Catastrophe Backgrounder: Claims and Property-Loss Information

JERSEY CITY, NJ, June 10, 2002 — The U.S. hurricane season, which officially began June 1, peaks around August and September and lasts through November.

Hurricanes and tropical storms in the coming months will expose tens of millions of people living along coastal regions from Florida to New England and the Gulf Coast states from Florida to Texas to potentially devastating property losses.

The attached two-page fact sheet is compiled from information in Insurance Services Office, Inc.'s (ISO) Property Claim Services (PCS) database on property losses from both man-made and natural disasters in the U.S.

The fact sheet highlights some of the more significant information on past catastrophes, including hurricanes, and dollar value of property damage that would be useful as background for breaking news coverage of natural disasters. ISO spokespeople are also available to provide analyses of catastrophe losses.

In addition, ISO's newly acquired catastrophe- and weather-risk modeling subsidiary, AIR Worldwide Corporation, can assist you in your coverage of hurricanes and other catastrophes with prospective information on property losses. AIR's computer-simulation models can project property loss estimates from hurricanes as far ahead as 48 hours before landfall.

About ISO
ISO is a leading source of information, products and services related to property and liability risk. For a broad spectrum of commercial and personal lines of insurance, ISO provides statistical, actuarial, underwriting and claims information and analysis; consulting and technical services; policy language; information about specific locations; fraud-identification tools; and data processing.

About AIR
AIR Worldwide Corporation (AIR) is a leading catastrophe- and weather-risk modeling firm. AIR provides real-time loss estimates as hurricanes and other natural perils are in progress. AIR spokespeople are available to comment as storms unfold. Contact Mike Gannon at (617) 954-1857; mgannon@air-worldwide.com.

INSURANCE SERVICES OFFICE, INC.
PROPERTY CLAIM SERVICES

CATASTROPHE FACT SHEET

Catastrophes by Year (1992—2002): Number of Catastrophes and Estimated Insured Loss (adjusted to 2001 dollars) **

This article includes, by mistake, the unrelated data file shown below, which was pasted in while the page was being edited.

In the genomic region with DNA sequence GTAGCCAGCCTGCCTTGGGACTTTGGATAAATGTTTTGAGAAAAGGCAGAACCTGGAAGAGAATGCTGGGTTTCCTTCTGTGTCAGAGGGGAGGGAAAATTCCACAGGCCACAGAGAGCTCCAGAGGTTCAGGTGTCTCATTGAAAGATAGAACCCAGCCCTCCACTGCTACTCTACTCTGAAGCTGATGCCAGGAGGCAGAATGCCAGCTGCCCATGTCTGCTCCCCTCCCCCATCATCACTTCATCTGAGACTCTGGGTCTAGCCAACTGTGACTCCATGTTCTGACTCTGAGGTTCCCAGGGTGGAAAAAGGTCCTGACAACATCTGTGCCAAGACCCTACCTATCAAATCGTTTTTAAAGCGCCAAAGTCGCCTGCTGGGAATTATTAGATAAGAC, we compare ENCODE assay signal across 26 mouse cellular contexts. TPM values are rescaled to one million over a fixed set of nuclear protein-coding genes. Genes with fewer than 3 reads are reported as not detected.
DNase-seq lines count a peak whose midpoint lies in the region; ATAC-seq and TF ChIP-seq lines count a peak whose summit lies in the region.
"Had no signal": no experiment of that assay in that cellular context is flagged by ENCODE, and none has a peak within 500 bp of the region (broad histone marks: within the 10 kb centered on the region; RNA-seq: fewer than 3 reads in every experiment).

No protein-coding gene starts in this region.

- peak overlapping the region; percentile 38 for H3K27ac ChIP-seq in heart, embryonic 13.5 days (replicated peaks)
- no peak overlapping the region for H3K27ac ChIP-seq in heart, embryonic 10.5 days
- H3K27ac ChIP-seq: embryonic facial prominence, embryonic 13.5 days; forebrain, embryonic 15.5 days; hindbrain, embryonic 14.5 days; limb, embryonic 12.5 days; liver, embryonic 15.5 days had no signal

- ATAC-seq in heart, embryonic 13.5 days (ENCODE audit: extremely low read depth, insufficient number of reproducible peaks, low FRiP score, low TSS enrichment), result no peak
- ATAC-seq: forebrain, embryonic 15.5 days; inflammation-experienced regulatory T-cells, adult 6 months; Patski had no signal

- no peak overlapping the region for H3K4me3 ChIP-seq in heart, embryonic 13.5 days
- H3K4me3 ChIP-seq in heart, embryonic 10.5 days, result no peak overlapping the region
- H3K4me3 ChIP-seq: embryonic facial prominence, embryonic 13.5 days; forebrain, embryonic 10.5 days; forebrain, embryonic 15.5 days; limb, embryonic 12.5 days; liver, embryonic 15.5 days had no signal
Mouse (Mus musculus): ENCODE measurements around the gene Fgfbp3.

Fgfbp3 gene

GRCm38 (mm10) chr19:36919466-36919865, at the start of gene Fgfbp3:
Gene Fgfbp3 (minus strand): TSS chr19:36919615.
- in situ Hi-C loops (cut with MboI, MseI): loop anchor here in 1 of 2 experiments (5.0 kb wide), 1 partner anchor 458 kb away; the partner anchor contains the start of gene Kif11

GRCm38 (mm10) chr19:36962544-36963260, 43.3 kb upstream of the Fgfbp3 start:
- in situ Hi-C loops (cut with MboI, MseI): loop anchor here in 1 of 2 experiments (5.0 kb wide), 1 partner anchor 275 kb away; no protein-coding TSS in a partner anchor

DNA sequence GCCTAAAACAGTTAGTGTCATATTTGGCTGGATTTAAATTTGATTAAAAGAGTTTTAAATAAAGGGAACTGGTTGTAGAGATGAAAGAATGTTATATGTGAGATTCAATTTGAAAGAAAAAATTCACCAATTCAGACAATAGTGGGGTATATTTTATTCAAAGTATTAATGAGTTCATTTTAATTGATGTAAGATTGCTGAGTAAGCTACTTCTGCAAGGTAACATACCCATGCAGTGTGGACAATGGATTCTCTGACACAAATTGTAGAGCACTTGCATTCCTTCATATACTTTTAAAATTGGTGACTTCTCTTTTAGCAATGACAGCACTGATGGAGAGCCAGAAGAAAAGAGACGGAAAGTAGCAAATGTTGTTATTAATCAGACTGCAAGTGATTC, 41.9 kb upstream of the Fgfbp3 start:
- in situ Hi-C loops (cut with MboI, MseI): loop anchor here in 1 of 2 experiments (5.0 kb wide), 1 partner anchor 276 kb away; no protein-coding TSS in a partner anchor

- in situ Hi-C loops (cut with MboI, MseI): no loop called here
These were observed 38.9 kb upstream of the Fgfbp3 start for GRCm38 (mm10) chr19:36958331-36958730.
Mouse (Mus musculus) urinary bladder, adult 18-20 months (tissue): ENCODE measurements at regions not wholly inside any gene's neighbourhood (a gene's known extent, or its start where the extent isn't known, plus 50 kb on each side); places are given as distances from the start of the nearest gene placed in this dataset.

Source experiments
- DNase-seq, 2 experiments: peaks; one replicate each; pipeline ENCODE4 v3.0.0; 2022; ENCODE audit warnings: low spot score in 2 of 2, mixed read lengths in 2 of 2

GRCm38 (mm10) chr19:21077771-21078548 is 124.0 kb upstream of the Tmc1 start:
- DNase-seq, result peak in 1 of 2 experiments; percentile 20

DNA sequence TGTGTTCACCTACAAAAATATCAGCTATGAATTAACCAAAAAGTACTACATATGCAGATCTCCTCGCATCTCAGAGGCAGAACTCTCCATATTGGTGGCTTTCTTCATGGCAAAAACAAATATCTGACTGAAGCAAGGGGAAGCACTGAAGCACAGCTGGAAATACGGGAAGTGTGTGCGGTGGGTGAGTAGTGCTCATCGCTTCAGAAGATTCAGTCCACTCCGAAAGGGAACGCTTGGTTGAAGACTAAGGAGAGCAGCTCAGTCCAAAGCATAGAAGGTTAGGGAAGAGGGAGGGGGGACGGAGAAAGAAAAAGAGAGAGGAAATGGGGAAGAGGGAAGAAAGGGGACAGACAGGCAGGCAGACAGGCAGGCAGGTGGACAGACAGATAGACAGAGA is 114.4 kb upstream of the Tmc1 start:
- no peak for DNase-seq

2002 (Q1) 3, $580 million
2001 20, $27.8 billion
2000 24, $ 4.7 billion
1999 27, $ 8.9 billion
1998 37, $10.9 billion
1997 25, $ 2.9 billion
1996 38, $ 8.3 billion
1995 33, $ 9.7 billion
1994 32, $20.2 billion
1993 31, $ 6.8 billion
1992 32, $28.9 billion
** To insurers, a catastrophe is a single incident or series of related incidents — whether man-made or wind, hail, tornadoes, flooding, wildfires, earthquakes, and other natural disasters — that causes insured property losses totaling at least $25 million and affects a significant number of policyholders and insurers.

Ten Costliest Catastrophes and Estimated Insured Loss (adjusted to 2001 dollars)

Terrorist attack (New York, Virginia and Pennsylvania) — Sept. 2001 $20.3 billion
Hurricane Andrew – Aug. 1992 $19.6 billion
Northridge (Cal.) earthquake — Jan. 1994 $14.9 billion
Hurricane Hugo — Sept. 1989 $ 5.9 billion
Hurricane Georges — Sept. 1998 $ 3.2 billion
Hurricane Betsy — Sept. 1965 $ 2.9 billion
Tropical Storm Allison — July 2001 $ 2.5 billion
Hurricane Opal — Oct. 1995 $ 2.4 billion
Hurricane Floyd — Sept. 1999 $ 2.1 billion
Hurricane Iniki — Sept. 1992 $ 2.0 billion

Hurricane Losses by Year (1992—2001): Number of Hurricane Catastrophes and Estimated Insured Loss (adjusted to 2001 dollars)

2001 0
2000 0
1999 5, $2.5 billion
1998 2, $3.6 billion
1997 1, $66 million
1996 3, $2.1 billion
1995 3, $3.9 billion
1994 0
1993 1, $36.8 million
1992 2, $21.6 billion

Ten Most Intense Hurricanes, Categories 5 and 4, (1900—2002) (measured by Saffir-Simpson Hurricane Disaster-Potential Scale) *

Florida (Keys) — 1935 Category 5
Camille — 1969 Category 5
Texas (Galveston) — 1900 Category 4
Louisiana (Grand Isle) — 1909 Category 4
Louisiana (New Orleans) — 1915 Category 4
Florida (Keys)/So. Texas — 1919 Category 4
Florida — 1928 Category 4
Donna — 1960 Category 4
Carla — 1961 Category 4
Andrew — 1992 Category 4
* Saffir-Simpson Hurricane Disaster-Potential Scale classifies hurricanes on their intensity and damage potential under five categories, with Categories 5, 4 and 3 being the most destructive. The scale does not measure insured property losses.

Release: Immediate

Contacts:
Giuseppe Barone / Erica Helton
MWW Group (for ISO)
201-507-9500
gbarone@mww.com / ehelton@mww.com